Throughout the Bible, we see a common refrain from beginning to end: “I will be your God and you will be my people.” That reality has vast implications and he made it true by his Advent.

 

His People

The old Scottish rendering of the Twenty-Third Psalm says, “No more a stranger or a guest but like a child at home.” Jesus not only brought a home to you, he brought a family to you. Think for a moment about what this new identity can do for you.

New identity. Human beings, made as they are in the image of God, are in need of identity. Just being a person is not sufficient; everyone is looking for some identification outside of himself or herself. The farther people are from seeing their identity in Christ, the more desperate their quests become. If we are not living confidently in our identity as children of God then we look to earthly sources to provide it. We may search our ancestry so that we can identify ourselves by a certain ethnic group or by famous people we are related to. We may wear certain brands or clothes bearing names of teams or groups. These can be expressions of vain and desperate efforts to find identity outside of Christ. And as such they will never succeed or satisfy.

The Bible gives us a far better, permanent, and purposeful source of identity. By embracing the Christ who came to earth in the flesh, we become “God’s people.” That is not one alternative among many other viable ones. We were all created to live as God’s people. And the desperate efforts to find identity ultimately reveal that we inherently know that such is our true identity. But in our sin we want to suppress it. Today God calls you to end your vain quest to find your identity in anyone or anything but him. He calls you to come home through Christ and claim your identity as his people. When you come to Christ, you have the satisfying sense that you belong.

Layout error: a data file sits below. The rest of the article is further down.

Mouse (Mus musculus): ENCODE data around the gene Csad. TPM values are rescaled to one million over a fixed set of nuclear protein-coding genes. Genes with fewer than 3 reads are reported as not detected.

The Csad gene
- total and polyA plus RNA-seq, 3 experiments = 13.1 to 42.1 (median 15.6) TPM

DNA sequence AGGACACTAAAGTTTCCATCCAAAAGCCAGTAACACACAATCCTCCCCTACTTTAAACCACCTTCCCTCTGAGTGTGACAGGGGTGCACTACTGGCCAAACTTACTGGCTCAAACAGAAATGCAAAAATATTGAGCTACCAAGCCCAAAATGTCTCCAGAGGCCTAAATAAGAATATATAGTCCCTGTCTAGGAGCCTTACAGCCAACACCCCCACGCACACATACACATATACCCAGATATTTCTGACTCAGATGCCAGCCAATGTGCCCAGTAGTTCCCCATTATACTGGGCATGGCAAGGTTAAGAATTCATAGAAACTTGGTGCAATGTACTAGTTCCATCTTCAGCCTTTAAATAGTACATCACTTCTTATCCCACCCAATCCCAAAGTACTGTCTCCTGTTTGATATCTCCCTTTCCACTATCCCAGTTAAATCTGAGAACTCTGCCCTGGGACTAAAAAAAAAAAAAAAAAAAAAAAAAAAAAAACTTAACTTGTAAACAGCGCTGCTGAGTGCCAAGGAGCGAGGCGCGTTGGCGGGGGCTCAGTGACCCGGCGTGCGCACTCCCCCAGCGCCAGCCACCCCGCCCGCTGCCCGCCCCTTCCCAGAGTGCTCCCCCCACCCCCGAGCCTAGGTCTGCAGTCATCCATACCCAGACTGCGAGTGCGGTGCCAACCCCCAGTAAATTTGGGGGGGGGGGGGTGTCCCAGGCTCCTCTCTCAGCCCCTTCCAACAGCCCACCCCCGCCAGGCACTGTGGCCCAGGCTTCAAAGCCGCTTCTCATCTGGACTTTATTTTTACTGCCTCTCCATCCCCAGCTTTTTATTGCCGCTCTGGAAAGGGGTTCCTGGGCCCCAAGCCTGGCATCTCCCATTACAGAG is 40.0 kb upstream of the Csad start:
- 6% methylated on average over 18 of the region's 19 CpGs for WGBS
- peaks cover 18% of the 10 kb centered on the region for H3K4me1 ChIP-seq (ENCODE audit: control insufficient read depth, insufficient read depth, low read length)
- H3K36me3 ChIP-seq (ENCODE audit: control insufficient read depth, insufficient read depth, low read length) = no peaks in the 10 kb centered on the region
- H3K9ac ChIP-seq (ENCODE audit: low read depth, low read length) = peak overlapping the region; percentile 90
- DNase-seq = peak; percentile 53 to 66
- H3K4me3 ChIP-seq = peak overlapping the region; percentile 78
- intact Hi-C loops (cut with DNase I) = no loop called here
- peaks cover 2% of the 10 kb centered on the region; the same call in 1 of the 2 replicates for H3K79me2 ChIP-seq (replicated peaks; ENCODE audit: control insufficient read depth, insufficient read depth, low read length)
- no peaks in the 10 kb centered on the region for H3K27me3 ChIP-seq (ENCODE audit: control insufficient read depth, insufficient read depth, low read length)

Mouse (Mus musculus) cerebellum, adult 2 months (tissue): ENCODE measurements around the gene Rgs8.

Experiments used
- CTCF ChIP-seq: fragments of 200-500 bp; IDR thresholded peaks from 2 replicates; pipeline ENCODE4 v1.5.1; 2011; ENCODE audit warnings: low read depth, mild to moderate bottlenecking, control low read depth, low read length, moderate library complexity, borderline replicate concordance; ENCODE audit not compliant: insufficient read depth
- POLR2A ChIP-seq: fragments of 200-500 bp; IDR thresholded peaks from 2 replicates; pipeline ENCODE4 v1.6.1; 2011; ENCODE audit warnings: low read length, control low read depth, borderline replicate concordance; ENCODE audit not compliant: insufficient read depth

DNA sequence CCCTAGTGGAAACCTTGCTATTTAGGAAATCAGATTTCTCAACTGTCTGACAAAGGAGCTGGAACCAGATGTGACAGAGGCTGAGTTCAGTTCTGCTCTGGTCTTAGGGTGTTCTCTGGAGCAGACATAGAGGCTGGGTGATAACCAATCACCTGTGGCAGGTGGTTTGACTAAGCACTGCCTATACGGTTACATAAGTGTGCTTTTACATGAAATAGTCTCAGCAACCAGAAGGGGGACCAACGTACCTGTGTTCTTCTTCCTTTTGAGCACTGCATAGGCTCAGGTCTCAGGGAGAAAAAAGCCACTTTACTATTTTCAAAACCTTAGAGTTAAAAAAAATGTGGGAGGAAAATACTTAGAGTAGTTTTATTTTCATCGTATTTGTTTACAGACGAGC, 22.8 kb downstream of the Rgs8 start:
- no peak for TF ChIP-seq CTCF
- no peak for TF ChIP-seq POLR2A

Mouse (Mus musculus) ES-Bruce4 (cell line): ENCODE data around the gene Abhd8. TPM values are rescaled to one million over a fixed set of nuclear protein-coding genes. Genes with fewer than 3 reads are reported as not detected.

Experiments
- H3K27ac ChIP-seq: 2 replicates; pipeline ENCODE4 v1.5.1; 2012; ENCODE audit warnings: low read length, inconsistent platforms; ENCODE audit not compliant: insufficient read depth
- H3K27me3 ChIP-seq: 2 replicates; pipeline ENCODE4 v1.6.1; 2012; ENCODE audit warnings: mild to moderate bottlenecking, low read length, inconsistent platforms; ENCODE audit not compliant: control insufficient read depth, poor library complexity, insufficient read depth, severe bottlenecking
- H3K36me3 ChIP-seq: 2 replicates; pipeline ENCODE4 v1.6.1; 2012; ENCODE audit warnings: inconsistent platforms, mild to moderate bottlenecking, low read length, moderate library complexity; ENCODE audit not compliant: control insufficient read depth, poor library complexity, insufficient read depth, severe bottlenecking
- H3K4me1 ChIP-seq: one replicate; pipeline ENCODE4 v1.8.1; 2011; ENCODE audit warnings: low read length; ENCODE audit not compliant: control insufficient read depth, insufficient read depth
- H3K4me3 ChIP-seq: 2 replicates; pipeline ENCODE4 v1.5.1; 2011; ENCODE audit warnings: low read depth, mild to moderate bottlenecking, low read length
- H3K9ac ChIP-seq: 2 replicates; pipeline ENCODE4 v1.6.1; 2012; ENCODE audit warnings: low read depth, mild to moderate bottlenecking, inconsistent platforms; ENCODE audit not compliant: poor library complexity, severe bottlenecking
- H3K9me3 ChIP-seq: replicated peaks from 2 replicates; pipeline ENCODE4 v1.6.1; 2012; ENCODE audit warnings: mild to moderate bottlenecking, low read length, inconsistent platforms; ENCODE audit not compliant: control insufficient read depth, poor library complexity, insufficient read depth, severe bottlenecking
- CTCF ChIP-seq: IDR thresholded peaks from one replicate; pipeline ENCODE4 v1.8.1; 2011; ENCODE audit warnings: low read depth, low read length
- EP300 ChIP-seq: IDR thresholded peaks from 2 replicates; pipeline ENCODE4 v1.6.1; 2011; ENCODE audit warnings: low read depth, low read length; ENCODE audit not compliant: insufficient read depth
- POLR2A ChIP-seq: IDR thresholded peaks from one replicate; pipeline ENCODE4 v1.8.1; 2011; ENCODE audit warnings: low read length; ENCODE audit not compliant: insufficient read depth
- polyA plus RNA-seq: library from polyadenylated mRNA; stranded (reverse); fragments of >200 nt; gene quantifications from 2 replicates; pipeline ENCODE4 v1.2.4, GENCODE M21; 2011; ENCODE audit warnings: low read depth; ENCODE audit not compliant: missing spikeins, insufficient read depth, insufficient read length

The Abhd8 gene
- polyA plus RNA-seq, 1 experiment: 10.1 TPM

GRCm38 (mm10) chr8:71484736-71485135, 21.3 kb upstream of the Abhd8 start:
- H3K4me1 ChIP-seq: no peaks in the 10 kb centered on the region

Living in your identity as the people of God will produce a confident life because you will find new purpose.

New purpose. When you realize you belong to God it will change the way you live. God frequently calls us “his people” in Scripture. And often the benefits of being his people are mentioned alongside. Consider just a few of those benefits. As a result of being God’s people, the psalmist says we have “strength and peace” (Ps. 29:11). Elsewhere he says we are the sheep under his care (Ps. 100:3), that we are “close to his heart” (Ps. 148:14), and God’s “delight” (Ps. 149:4).